But this foldable bridge is designed so that all the pin joints are free to rotate when the bridge is being folded or unfolded. Once you lock the base of the bridge in place, you end up with triangles along the sides of the bridge that constrain the rotation of the pin joints. That’s how you end up with a stable, strong bridge ready for traffic.

Within an hour, this bridge can be expanded to more than 20 meters and easily hold the weight of a moving car. And since the bridge just unfolds into place, practically anyone can build it safely. No complicated assembly is required.

 Solar Panels (3:02)


NASA also needs things that can fold up and then expand — like solar panels and antennas that are compact while they’re launched, but big and sturdy once they get out into space. A perfect job for origami.

Folding solar panels have been around for a while, but newer, more advanced materials are being used to make thinner panels. And with thinner panels, engineers are hoping to use all kinds of new folding techniques to fold the panels up even smaller. Some of these folds, like the Miura-ori fold, have already had their first tests in space. This fold uses alternating mountain and valley folds in a pattern that lets you open an entire sheet of paper by only pulling on two corners.

But of course the search for better folds is still going. In 2014, engineers from NASA’s Jet Propulsion Laboratory worked with origami experts to design prototypes for solar arrays that could easily unfold from compact cylinders into large flat disks. The cylinder would basically wrap around a spacecraft like a skirt, and use the spacecraft’s rotation to itself.

 Stomach Robot (4:00)


Folding techniques can also help you get things into spaces as cramped as the inside of your body. And in May 2016, researchers at MIT’s Computer Science and Artificial Intelligence Laboratory demonstrated a prototype robot that could be folded into a capsule, swallowed, and unfold inside your stomach. It would mainly be used to dislodge foreign objects from the stomach wall — say, if a kid swallows a button battery.

Batteries can burn a hole through tissue if you leave them there, so the robot could help doctors avoid risky surgery. The robot’s body is made of a folded-up sheet of pig intestine to protect it from the stomach’s acidic environment, with a magnet embedded in it. The researchers can manipulate magnetic fields outside of the body to move the robot along the walls of the stomach.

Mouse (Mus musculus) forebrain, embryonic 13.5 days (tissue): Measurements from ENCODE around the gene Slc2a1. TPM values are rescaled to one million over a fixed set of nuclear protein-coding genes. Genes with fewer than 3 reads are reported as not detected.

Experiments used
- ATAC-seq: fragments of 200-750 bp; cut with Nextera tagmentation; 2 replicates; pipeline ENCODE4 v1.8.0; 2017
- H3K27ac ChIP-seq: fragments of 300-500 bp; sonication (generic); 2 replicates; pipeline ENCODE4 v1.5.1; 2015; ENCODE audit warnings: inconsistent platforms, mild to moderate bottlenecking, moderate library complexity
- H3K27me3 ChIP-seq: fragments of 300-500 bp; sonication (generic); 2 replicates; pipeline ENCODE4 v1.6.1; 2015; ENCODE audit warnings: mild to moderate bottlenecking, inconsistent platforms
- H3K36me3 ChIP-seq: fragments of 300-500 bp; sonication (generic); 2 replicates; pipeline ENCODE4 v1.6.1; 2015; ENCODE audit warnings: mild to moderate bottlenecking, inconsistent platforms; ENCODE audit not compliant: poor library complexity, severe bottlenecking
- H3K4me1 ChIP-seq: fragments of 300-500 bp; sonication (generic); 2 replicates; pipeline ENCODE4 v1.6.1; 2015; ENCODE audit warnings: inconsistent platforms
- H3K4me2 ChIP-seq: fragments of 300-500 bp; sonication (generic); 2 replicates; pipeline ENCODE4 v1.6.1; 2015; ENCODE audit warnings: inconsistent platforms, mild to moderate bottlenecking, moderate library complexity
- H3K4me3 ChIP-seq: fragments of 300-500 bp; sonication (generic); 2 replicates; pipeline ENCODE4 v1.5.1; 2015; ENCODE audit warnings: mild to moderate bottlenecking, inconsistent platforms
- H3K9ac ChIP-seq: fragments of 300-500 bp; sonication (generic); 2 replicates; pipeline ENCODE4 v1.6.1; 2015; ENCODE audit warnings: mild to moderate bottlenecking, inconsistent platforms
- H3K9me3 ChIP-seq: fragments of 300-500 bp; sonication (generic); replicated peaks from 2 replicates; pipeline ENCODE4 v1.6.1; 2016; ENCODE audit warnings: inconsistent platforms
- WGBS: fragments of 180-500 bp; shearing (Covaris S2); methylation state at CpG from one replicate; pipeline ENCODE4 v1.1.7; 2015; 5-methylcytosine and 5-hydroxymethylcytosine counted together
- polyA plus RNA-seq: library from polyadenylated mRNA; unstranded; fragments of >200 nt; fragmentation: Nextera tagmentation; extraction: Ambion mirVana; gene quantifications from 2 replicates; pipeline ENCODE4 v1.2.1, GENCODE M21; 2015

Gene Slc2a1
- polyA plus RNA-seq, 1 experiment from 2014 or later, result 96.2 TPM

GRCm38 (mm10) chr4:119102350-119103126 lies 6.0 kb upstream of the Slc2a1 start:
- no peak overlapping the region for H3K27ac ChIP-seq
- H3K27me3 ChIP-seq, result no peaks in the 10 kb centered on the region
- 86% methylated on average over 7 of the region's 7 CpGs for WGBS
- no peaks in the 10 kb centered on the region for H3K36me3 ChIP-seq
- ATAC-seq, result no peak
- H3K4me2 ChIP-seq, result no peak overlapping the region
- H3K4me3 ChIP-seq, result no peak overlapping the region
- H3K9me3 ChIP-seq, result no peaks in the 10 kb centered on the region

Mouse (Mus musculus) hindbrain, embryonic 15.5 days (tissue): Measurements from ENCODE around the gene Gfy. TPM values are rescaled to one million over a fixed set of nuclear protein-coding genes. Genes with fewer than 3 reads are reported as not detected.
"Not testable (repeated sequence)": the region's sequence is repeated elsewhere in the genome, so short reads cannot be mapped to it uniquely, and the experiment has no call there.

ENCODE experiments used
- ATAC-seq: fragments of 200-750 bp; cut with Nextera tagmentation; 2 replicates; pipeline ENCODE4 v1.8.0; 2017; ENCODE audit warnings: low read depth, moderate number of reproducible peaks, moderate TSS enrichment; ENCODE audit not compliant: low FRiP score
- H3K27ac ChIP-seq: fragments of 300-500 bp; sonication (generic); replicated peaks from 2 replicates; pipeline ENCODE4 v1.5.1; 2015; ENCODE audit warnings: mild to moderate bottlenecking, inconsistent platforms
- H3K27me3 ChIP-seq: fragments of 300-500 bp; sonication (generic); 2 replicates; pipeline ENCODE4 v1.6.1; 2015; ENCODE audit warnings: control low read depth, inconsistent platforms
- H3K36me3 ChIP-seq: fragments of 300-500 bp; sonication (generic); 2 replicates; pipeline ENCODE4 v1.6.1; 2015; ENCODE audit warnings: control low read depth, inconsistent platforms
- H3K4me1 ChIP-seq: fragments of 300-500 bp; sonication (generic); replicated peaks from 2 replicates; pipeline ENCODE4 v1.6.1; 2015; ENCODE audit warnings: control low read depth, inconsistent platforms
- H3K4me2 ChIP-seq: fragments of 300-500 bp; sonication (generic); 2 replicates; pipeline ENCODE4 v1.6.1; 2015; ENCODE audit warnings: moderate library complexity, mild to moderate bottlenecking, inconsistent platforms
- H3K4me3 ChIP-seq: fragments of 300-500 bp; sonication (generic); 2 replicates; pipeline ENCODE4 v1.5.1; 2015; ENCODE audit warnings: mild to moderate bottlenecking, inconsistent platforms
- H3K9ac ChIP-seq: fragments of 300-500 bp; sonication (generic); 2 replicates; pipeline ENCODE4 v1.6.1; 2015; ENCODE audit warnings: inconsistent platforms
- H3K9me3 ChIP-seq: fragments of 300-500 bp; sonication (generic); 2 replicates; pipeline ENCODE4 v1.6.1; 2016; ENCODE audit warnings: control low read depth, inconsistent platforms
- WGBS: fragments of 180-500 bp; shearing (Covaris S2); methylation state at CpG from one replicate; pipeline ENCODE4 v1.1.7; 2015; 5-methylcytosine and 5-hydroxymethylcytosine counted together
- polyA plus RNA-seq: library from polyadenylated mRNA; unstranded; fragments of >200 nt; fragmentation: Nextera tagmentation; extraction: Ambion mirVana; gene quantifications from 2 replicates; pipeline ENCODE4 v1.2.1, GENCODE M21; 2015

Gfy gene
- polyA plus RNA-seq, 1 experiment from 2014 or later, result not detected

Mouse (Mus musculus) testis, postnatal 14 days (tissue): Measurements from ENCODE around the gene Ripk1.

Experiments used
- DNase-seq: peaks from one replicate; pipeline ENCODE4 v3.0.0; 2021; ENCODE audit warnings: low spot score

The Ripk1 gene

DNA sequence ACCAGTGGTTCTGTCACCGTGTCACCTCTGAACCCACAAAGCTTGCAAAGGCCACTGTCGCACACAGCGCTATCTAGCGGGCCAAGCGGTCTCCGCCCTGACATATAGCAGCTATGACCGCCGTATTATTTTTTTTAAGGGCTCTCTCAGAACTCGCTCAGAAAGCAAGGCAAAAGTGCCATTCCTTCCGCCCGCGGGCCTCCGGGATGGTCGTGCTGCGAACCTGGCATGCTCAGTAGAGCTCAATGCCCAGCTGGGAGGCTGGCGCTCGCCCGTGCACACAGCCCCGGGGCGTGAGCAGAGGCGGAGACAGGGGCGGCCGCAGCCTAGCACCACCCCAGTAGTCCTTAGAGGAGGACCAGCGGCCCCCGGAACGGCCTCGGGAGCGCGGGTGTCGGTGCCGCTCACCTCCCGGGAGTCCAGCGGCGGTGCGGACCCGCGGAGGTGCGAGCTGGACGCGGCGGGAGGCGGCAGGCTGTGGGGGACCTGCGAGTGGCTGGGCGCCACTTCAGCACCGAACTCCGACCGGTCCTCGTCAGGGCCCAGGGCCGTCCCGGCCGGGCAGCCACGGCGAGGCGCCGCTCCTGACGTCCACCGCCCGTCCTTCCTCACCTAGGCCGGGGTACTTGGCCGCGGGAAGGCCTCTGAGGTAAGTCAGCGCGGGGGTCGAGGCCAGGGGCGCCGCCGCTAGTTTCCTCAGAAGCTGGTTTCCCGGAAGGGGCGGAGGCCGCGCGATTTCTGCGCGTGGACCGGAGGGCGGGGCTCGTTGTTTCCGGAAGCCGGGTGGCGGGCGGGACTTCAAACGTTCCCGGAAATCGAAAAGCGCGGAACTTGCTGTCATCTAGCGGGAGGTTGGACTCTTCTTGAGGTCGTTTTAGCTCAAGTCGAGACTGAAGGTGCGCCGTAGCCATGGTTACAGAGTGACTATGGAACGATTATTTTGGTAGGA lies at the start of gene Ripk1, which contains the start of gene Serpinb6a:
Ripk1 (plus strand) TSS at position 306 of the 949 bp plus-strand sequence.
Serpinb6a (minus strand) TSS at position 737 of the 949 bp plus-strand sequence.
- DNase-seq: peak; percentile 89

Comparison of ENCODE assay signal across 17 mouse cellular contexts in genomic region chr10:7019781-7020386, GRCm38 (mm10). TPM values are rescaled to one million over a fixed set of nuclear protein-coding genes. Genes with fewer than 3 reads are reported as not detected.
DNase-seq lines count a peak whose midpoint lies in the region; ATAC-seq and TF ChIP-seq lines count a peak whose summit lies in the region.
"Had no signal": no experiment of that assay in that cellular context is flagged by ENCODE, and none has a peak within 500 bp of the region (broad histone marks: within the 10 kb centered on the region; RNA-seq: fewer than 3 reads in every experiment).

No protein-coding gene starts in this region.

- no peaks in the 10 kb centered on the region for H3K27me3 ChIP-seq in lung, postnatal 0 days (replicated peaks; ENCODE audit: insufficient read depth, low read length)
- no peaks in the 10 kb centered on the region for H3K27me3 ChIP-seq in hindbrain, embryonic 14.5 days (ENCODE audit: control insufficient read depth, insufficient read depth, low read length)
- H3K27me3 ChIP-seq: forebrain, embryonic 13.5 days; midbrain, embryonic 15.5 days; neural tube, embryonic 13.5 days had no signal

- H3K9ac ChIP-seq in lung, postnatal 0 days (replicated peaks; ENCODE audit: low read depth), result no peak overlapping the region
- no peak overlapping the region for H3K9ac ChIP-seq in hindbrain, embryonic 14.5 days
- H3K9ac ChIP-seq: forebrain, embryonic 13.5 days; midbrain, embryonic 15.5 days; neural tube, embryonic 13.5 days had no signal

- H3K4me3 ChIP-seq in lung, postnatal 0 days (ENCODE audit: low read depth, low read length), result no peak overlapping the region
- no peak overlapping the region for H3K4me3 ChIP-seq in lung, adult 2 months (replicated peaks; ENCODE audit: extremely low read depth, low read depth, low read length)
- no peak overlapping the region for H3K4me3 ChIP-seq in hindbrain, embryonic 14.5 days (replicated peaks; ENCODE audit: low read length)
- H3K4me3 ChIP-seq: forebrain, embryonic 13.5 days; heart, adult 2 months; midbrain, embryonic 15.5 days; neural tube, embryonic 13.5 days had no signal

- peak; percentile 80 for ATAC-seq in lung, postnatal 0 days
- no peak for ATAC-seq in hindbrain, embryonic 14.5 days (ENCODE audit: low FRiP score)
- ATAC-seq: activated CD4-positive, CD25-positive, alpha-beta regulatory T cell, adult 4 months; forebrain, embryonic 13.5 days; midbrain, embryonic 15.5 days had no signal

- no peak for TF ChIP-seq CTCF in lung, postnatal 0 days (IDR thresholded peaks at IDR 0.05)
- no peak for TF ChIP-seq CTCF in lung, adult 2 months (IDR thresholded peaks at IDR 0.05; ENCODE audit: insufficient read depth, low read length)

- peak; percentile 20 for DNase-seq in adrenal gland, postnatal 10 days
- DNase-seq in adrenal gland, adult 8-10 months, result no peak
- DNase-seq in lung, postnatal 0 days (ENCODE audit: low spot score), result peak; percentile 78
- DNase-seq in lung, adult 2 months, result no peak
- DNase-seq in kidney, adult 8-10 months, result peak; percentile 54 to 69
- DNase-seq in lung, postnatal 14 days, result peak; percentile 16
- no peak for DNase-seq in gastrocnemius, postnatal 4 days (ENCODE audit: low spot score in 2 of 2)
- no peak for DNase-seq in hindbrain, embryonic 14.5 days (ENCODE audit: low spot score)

So far, they’ve demonstrated that their robot can safely remove objects from a pig stomach that was not currently inside a pig, and they want to test it on live animals next. And eventually, they’re hoping to redesign the robot so it can move around without those outside magnetic fields.

 Pneumatic Actuators (4:59)


Origami is being used in other new robots, too. Researchers at Harvard have been experimenting with using an origami technique called snapology, which is a way of connecting a bunch of sheets of folded material into geometric shapes. The technique is similar the map-folding Miura-ori fold being used with those solar panels I talked about earlier, but instead of a single sheet of paper, several layers are stacked together. In March 2016, they built a cube-shaped robot out of smaller cubes to demonstrate the concept.

Using pressurized gas, the researchers could manipulate each fold in the whole block of cubes independently, which allowed them to expand and collapse the robot into all kinds of different shapes and sizes — including completely flat. And the same technique could eventually be used to fold and construct structural materials — to make temporary shelters, for example.

 Folding using colored light (5:45)